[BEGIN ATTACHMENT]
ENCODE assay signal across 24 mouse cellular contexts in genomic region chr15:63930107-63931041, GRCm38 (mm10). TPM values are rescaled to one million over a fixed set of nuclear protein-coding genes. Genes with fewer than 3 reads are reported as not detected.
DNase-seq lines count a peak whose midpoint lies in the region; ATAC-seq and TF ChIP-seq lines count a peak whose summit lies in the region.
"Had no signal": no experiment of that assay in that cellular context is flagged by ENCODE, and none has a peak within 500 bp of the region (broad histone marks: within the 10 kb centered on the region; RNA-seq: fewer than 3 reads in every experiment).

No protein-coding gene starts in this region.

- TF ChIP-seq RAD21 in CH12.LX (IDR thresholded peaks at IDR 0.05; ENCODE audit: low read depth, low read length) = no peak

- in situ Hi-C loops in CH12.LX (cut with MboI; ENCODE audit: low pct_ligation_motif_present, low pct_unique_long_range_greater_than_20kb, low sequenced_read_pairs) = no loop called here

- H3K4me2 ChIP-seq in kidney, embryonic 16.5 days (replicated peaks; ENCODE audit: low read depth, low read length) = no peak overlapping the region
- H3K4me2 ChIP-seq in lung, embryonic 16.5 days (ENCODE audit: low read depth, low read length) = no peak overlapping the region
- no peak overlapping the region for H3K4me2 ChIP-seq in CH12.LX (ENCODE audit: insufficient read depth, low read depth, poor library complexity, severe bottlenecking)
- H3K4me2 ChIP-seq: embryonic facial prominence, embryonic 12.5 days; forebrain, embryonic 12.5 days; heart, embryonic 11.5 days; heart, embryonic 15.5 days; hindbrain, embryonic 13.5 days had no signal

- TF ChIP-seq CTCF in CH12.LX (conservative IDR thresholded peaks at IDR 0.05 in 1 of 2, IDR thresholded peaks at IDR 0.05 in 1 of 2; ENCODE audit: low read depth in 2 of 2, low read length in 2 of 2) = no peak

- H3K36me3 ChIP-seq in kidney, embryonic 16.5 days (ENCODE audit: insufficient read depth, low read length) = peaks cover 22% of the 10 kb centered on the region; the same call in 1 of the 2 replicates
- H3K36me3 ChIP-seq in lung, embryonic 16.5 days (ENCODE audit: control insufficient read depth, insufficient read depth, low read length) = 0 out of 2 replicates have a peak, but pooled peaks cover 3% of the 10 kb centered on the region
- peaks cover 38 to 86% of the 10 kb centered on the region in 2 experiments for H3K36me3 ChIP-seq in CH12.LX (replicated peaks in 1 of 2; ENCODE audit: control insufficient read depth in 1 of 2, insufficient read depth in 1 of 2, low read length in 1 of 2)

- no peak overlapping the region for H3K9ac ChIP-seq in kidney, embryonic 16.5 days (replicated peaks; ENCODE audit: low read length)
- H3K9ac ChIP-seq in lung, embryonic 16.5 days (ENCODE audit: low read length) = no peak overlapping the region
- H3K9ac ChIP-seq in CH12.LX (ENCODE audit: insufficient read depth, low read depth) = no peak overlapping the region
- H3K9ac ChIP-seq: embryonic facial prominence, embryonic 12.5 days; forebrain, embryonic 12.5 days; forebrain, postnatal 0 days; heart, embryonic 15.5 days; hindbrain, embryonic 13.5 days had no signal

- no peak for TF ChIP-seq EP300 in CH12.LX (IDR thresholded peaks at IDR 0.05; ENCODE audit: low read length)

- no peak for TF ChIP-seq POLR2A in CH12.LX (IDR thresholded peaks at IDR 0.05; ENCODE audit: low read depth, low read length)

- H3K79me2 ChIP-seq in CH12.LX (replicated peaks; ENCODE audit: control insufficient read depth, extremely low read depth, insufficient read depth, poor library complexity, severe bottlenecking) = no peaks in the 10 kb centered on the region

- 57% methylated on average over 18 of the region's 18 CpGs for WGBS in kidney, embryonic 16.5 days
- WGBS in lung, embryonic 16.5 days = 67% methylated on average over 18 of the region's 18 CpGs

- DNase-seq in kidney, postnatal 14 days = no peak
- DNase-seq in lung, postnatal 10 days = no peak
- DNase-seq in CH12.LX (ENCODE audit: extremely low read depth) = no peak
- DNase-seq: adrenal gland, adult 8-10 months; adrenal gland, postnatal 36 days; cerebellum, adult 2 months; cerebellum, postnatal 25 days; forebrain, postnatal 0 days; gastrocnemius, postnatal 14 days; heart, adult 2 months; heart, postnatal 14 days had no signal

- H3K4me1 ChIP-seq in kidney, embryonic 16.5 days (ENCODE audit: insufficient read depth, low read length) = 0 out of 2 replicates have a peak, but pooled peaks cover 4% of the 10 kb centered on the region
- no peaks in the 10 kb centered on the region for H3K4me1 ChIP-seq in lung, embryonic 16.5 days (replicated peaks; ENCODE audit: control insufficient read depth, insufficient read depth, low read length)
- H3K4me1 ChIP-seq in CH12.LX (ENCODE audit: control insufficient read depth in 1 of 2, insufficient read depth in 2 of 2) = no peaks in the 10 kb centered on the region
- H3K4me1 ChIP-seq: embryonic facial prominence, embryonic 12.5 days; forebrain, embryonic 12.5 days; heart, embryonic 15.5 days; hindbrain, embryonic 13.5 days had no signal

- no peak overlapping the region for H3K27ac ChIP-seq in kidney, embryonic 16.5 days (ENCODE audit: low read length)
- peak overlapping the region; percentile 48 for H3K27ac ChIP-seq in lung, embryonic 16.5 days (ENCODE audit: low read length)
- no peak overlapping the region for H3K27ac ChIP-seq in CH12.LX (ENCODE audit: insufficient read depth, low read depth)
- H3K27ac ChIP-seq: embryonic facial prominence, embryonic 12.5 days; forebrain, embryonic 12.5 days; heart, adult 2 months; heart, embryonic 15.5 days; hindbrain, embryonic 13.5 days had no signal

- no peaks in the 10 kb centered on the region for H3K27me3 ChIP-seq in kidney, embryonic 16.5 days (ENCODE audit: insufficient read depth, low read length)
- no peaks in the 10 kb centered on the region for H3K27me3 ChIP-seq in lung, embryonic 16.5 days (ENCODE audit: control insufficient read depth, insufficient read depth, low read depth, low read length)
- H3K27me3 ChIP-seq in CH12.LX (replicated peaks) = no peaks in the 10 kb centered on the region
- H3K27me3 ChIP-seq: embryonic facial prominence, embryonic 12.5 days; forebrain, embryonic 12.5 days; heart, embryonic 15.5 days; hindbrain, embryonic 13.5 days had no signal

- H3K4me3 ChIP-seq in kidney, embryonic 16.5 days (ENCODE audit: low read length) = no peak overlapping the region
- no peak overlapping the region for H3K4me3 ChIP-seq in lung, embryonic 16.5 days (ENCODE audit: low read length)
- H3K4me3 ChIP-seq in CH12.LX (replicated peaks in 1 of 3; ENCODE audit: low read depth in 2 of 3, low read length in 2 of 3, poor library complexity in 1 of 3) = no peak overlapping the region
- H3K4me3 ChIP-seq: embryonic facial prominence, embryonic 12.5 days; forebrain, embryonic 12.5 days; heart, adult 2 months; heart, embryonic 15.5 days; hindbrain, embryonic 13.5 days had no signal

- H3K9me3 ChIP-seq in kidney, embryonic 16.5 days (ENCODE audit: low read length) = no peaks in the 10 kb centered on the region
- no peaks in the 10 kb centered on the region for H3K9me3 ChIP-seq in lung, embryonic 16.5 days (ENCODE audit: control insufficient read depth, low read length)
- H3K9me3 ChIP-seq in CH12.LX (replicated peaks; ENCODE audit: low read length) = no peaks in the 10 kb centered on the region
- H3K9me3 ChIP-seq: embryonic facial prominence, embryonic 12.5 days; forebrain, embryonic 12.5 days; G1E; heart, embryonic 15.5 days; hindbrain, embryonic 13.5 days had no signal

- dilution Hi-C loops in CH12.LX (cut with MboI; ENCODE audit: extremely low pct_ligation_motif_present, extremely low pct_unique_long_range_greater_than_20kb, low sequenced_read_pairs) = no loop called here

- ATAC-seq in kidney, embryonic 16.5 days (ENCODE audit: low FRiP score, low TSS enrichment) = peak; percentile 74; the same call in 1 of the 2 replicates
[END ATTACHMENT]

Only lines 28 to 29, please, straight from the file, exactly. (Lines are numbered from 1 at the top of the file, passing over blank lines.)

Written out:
- H3K4me1 ChIP-seq in kidney, embryonic 16.5 days (ENCODE audit: insufficient read depth, low read length) = 0 out of 2 replicates have a peak, but pooled peaks cover 4% of the 10 kb centered on the region
- no peaks in the 10 kb centered on the region for H3K4me1 ChIP-seq in lung, embryonic 16.5 days (replicated peaks; ENCODE audit: control insufficient read depth, insufficient read depth, low read length)